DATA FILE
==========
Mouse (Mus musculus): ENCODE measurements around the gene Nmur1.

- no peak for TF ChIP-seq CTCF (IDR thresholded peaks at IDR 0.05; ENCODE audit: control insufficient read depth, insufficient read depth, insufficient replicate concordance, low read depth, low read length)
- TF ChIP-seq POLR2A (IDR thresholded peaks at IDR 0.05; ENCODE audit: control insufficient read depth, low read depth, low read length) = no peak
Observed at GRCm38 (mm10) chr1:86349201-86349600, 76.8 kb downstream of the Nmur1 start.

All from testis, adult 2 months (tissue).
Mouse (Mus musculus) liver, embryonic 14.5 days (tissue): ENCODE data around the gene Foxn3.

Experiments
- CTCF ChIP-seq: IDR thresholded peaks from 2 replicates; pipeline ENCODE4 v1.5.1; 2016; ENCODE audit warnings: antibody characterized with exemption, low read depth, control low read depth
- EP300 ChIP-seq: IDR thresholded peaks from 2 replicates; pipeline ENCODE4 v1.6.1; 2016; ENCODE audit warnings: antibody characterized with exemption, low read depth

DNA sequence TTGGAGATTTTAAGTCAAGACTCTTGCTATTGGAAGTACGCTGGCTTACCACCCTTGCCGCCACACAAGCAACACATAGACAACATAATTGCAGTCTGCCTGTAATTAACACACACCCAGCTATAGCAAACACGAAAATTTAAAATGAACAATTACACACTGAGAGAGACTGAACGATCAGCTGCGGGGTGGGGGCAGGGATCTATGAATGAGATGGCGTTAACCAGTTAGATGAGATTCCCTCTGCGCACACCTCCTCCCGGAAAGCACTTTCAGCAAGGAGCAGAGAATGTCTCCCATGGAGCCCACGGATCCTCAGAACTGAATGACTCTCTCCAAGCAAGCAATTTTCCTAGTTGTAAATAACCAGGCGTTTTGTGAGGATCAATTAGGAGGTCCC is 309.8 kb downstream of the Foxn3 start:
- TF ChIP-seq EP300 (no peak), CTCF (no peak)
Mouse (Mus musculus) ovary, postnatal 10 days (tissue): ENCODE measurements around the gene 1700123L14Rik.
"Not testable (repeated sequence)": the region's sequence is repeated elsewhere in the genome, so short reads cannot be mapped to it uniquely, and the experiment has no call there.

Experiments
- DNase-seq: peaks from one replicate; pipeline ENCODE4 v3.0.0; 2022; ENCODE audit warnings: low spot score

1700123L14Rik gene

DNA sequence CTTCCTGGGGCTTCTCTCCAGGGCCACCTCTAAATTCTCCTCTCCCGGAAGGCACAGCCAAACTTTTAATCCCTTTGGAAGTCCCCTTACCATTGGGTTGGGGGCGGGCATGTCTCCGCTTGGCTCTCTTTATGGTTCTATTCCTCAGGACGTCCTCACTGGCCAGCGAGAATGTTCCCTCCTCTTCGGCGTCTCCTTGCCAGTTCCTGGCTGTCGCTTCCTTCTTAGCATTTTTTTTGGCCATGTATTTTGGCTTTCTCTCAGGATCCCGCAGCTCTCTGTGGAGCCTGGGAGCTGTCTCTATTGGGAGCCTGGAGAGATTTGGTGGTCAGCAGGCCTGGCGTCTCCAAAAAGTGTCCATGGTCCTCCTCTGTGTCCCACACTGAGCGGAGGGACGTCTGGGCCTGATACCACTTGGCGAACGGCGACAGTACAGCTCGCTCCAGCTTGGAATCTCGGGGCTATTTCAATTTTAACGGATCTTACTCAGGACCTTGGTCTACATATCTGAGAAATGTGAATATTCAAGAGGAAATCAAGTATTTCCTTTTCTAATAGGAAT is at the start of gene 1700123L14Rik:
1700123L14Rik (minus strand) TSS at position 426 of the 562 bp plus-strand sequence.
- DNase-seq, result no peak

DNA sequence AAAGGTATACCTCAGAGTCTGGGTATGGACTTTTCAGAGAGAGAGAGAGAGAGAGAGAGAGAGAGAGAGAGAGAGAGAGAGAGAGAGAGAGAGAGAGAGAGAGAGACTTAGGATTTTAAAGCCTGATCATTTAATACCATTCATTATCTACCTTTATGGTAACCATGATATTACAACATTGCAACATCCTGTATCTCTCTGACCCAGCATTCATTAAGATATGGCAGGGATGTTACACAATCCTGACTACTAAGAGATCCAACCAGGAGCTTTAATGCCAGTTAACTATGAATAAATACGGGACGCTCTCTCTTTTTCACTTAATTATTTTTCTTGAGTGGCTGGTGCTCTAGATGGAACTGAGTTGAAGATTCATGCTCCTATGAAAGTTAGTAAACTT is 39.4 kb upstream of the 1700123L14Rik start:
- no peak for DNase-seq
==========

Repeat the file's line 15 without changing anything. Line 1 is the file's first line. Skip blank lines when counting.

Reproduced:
- DNase-seq: peaks from one replicate; pipeline ENCODE4 v3.0.0; 2022; ENCODE audit warnings: low spot score